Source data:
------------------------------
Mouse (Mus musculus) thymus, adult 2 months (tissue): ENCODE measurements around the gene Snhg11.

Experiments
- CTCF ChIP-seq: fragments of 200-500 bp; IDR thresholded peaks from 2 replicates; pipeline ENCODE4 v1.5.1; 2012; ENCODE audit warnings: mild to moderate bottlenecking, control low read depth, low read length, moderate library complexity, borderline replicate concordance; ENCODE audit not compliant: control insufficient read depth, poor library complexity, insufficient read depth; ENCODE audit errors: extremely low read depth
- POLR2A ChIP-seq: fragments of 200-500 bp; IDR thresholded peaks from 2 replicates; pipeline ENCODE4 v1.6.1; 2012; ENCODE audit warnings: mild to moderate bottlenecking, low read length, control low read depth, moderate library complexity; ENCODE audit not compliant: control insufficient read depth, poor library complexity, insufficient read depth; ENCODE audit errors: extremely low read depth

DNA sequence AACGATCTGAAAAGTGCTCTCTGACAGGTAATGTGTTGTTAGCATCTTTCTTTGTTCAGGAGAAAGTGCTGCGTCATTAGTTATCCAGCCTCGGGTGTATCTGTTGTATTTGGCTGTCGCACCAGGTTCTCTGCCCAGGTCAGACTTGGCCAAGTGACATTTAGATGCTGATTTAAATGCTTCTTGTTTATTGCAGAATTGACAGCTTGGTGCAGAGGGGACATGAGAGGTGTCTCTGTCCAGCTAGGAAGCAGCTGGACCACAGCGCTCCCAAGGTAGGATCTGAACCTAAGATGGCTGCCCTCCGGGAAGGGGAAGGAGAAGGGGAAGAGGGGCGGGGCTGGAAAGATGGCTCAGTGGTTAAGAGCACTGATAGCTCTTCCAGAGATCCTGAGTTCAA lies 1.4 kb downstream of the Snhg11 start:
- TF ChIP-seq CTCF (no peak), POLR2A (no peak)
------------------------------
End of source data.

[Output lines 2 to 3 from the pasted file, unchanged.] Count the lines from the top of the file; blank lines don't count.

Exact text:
Experiments
- CTCF ChIP-seq: fragments of 200-500 bp; IDR thresholded peaks from 2 replicates; pipeline ENCODE4 v1.5.1; 2012; ENCODE audit warnings: mild to moderate bottlenecking, control low read depth, low read length, moderate library complexity, borderline replicate concordance; ENCODE audit not compliant: control insufficient read depth, poor library complexity, insufficient read depth; ENCODE audit errors: extremely low read depth